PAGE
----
Real Estate

Unpopulated, and rural, the neighborhood is one of the least crowded neighborhoods in all of America. If you like open space, no traffic, and lots of room, this neighborhood may be just what you are looking for. According to NeighborhoodScout's leading research, this neighborhood is less densely populated than 90.9% of the neighborhoods in America.

Diversity

Did you know that the neighborhood has more Swiss and Norwegian ancestry people living in it than nearly any neighborhood in America? It's true! In fact, 11.5% of this neighborhood's residents have Swiss ancestry and 14.2% have Norwegian ancestry.

The Neighbors

How wealthy a neighborhood is, from very wealthy, to middle income, to low income is very formative with regard to the personality and character of a neighborhood. Equally important is the rate of people, particularly children, who live below the federal poverty line. In some wealthy gated communities, the areas immediately surrounding can have high rates of childhood poverty, which indicates other social issues. NeighborhoodScout's analysis reveals both aspects of income and poverty for this neighborhood.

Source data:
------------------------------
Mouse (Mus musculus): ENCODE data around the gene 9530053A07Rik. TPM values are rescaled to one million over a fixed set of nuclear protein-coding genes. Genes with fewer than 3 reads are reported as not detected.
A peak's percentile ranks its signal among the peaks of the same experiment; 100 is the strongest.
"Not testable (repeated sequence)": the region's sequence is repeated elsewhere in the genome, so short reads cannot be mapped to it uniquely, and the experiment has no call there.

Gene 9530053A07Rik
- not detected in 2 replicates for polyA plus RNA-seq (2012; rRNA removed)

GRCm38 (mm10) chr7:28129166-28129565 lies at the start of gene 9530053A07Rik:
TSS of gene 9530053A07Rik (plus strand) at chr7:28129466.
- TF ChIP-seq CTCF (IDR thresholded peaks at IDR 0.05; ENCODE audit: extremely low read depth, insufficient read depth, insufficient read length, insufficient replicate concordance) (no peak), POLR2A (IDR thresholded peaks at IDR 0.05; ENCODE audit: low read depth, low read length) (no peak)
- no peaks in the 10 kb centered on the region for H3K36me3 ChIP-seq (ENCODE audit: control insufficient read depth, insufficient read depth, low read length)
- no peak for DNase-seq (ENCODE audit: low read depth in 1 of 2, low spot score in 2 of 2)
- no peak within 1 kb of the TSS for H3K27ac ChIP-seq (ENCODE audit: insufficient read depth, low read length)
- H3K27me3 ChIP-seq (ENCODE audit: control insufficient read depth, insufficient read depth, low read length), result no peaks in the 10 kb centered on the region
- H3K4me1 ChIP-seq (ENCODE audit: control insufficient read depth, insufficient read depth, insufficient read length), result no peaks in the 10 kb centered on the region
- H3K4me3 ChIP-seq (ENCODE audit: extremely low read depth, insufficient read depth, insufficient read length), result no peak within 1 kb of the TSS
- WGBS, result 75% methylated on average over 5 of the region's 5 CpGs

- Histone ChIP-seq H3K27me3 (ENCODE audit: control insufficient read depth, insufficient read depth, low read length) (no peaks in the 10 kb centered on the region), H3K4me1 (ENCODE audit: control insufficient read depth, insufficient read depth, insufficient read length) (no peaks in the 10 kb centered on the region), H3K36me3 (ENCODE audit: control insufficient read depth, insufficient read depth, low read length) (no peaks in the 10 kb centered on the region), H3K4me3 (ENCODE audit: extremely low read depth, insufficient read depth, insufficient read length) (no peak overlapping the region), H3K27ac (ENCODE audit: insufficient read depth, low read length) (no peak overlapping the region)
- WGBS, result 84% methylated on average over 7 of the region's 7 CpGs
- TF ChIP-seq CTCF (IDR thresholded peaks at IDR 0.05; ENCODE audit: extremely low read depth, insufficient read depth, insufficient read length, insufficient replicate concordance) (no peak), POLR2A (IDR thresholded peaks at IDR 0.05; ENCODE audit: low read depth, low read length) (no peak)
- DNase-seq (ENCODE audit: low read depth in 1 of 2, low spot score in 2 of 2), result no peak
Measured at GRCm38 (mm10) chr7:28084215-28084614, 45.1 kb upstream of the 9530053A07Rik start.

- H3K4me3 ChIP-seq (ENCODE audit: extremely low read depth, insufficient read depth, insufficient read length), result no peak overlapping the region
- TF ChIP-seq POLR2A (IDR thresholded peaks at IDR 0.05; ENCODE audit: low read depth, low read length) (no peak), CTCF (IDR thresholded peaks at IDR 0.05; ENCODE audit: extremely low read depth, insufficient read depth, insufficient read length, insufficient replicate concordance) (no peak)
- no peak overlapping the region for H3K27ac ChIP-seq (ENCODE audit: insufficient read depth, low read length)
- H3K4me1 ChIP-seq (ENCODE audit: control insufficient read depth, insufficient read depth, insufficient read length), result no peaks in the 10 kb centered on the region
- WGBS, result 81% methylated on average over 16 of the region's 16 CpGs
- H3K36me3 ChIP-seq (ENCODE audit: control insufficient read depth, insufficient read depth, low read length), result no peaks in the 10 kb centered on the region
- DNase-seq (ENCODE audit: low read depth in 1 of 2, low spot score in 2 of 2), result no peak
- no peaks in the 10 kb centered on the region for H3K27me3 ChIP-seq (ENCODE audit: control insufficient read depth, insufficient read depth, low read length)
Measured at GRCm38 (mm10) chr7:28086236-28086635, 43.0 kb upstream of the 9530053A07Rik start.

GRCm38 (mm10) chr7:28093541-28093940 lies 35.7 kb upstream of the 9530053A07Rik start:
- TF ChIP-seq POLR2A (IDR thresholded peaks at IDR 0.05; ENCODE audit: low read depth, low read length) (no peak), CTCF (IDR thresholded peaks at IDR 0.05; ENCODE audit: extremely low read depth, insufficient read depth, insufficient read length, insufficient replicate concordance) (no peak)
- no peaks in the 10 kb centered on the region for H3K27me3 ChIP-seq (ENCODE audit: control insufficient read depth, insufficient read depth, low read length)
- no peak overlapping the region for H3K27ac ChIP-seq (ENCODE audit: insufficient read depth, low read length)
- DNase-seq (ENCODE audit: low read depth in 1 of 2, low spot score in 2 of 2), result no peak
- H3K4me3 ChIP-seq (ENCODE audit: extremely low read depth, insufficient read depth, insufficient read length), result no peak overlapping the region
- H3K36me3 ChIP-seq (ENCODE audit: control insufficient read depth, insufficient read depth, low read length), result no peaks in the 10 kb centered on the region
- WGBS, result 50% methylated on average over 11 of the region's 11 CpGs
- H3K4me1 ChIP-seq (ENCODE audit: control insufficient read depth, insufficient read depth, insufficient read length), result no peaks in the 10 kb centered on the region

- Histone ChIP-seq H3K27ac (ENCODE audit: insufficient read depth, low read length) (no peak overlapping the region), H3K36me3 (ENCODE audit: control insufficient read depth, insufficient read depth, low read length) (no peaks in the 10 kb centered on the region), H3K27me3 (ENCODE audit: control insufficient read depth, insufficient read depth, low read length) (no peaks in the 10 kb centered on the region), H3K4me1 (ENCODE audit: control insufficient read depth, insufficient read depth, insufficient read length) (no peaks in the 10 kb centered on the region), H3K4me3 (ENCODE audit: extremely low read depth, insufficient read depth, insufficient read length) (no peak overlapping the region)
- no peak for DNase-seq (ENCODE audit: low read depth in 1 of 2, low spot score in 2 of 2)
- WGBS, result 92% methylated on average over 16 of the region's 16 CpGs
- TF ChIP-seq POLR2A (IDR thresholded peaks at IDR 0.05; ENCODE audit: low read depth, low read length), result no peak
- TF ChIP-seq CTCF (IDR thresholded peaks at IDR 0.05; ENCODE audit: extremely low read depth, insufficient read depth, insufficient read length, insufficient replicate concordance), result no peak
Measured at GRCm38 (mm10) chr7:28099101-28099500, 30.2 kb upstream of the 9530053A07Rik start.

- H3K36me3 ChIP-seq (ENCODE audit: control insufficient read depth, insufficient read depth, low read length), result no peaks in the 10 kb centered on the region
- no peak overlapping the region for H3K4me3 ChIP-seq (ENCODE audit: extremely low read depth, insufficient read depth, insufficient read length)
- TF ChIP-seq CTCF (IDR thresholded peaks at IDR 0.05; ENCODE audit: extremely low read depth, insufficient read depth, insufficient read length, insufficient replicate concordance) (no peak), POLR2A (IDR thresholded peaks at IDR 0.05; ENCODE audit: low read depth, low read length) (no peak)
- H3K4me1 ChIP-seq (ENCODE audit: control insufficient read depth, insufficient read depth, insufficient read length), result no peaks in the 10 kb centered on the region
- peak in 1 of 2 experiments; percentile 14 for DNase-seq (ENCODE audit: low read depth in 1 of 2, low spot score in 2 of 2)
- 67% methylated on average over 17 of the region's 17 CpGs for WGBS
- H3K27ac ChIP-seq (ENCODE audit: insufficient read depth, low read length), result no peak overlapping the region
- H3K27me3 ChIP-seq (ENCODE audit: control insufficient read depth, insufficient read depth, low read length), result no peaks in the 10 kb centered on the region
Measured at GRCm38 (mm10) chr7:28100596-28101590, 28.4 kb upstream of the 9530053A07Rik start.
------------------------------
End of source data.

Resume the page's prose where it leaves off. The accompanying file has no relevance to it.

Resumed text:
The neighbors in the neighborhood in Albany are upper-middle income, making it an above average income neighborhood. NeighborhoodScout's exclusive analysis reveals that this neighborhood has a higher income than 69.1% of the neighborhoods in America. In addition, 8.8% of the children seventeen and under living in this neighborhood are living below the federal poverty line, which is a lower rate of childhood poverty than is found in 53.8% of America's neighborhoods.

The old saying "you are what you eat" is true. But it is also true that you are what you do for a living. The types of occupations your neighbors have shape their character, and together as a group, their collective occupations shape the culture of a place.

In the neighborhood, 36.0% of the working population is employed in executive, management, and professional occupations. The second most important occupational group in this neighborhood is manufacturing and laborer occupations, with 31.1% of the residents employed. Other residents here are employed in clerical, assistant, and tech support occupations (15.7%), and 15.3% in sales and service jobs, from major sales accounts, to working in fast food restaurants.

Languages

The most common language spoken in the neighborhood is English, spoken by 97.7% of households. Some people also speak Polish (3.8%).

Ethnicity / Ancestry